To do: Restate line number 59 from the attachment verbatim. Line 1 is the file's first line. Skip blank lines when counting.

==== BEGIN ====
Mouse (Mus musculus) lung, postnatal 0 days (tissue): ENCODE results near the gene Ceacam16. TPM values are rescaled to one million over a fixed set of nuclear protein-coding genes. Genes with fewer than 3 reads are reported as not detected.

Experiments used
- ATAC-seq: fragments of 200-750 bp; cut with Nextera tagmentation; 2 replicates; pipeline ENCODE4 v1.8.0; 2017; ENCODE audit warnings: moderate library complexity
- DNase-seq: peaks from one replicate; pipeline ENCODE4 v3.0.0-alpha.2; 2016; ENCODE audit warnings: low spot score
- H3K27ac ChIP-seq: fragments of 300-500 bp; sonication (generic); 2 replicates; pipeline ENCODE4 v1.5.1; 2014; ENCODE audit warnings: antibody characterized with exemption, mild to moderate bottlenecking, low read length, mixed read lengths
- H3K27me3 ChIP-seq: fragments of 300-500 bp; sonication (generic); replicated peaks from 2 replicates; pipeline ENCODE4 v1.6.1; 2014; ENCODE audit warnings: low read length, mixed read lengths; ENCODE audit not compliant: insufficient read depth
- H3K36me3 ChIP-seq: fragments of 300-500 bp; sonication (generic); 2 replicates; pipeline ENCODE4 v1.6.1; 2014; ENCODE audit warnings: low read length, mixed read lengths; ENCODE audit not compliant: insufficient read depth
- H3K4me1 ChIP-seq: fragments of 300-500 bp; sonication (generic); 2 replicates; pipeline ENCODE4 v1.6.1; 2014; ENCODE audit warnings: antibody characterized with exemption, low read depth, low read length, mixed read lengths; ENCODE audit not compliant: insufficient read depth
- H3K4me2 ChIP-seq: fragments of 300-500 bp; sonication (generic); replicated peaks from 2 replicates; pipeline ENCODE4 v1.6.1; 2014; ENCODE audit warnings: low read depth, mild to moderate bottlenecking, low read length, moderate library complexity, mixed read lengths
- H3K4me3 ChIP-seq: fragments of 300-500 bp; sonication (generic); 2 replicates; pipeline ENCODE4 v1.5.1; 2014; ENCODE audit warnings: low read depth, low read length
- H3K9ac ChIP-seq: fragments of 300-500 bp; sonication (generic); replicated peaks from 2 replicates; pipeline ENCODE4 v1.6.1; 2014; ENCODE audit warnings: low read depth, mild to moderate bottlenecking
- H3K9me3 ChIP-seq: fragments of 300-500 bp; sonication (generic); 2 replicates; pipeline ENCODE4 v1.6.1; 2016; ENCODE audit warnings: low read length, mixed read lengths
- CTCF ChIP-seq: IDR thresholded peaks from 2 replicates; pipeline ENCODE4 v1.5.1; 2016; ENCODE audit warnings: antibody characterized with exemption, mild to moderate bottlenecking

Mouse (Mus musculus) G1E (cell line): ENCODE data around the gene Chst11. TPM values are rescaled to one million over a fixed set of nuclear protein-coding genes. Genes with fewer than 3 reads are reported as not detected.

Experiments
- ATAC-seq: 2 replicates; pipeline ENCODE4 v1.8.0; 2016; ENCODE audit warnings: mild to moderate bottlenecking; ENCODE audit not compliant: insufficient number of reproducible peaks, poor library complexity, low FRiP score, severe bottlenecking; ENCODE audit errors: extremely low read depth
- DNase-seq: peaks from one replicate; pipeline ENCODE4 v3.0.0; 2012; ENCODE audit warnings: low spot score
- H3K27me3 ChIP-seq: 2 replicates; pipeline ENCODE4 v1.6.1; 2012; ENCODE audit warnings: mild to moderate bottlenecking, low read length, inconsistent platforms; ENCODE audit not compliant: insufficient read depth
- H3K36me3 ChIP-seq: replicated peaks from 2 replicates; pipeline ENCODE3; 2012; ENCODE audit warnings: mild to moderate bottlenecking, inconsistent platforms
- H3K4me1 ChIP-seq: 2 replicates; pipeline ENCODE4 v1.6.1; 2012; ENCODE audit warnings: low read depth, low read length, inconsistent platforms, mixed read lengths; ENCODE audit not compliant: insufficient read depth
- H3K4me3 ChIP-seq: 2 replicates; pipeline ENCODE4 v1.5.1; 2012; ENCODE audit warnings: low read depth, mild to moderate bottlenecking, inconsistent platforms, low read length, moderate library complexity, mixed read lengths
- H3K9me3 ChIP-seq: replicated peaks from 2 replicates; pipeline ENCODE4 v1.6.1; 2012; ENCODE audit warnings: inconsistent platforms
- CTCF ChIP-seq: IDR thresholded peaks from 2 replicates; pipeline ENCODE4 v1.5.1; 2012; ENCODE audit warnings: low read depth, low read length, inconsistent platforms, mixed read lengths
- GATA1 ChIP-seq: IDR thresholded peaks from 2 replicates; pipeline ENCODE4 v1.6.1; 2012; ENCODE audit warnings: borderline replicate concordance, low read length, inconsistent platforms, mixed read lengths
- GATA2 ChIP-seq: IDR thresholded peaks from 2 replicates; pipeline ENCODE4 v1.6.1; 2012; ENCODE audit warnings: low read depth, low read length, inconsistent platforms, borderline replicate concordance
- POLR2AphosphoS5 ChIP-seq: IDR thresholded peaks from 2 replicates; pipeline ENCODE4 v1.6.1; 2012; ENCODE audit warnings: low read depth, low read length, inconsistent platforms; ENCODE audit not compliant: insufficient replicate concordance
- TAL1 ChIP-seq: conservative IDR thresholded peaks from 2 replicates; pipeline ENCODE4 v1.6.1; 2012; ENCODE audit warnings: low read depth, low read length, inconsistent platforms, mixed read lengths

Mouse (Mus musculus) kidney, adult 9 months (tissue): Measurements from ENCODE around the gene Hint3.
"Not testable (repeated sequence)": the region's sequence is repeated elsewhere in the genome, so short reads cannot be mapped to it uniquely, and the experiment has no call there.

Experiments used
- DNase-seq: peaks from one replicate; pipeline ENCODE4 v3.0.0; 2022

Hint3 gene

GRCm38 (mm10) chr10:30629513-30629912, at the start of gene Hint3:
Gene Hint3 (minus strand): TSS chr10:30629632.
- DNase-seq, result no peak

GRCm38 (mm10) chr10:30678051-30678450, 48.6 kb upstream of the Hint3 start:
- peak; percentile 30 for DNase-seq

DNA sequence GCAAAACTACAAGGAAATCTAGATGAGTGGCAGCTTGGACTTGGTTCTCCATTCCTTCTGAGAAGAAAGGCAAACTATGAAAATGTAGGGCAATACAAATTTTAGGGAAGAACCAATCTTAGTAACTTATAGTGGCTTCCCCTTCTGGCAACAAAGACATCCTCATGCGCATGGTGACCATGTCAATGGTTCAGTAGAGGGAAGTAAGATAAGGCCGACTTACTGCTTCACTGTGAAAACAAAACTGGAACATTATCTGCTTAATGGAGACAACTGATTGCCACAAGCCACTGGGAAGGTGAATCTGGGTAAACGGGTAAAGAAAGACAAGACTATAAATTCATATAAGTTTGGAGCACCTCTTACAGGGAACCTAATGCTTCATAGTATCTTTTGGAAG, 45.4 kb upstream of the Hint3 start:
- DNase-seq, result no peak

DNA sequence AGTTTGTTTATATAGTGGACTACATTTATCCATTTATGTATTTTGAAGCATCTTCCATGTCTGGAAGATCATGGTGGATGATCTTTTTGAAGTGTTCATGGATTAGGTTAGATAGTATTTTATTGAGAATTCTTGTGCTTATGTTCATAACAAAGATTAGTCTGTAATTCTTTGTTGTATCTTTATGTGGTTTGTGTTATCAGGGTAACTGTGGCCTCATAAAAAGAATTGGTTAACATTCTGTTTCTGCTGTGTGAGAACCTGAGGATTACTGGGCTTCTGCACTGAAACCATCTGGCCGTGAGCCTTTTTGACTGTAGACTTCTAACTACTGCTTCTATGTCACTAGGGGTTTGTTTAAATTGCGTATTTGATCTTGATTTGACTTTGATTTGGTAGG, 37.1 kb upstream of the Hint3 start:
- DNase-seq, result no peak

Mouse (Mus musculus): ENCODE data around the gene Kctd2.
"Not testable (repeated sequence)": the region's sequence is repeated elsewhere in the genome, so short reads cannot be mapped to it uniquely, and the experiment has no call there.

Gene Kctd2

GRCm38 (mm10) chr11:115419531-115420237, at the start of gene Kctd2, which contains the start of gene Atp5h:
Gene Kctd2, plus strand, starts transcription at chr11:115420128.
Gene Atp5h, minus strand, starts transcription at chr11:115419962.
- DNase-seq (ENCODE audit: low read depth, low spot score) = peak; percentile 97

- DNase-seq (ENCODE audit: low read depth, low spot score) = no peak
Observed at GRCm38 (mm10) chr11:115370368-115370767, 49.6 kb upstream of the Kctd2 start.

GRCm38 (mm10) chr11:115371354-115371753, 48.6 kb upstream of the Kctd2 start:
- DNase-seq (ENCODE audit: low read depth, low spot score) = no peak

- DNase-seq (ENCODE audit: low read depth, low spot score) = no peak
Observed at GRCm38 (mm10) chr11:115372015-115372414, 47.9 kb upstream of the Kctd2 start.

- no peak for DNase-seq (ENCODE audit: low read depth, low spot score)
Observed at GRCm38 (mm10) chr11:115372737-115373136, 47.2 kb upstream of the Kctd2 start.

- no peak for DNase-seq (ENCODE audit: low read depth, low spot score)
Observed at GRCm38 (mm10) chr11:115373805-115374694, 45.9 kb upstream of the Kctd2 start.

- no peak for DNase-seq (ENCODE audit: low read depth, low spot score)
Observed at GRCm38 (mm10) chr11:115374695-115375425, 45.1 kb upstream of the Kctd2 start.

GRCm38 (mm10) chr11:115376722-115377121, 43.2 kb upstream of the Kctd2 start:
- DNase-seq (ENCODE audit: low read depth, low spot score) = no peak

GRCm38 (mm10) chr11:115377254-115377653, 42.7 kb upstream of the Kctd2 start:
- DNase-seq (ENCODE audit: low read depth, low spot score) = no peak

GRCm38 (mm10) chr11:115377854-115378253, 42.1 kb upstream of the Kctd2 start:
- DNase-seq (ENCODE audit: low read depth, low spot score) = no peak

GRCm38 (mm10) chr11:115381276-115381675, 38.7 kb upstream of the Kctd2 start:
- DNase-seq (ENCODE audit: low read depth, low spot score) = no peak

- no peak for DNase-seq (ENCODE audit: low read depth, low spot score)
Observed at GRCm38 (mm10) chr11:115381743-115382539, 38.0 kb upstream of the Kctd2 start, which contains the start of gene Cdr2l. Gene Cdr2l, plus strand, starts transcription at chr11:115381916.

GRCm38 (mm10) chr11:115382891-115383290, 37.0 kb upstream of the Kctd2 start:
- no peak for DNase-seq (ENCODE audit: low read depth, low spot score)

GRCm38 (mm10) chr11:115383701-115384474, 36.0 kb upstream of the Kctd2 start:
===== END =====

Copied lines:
- no peak for DNase-seq (ENCODE audit: low read depth, low spot score)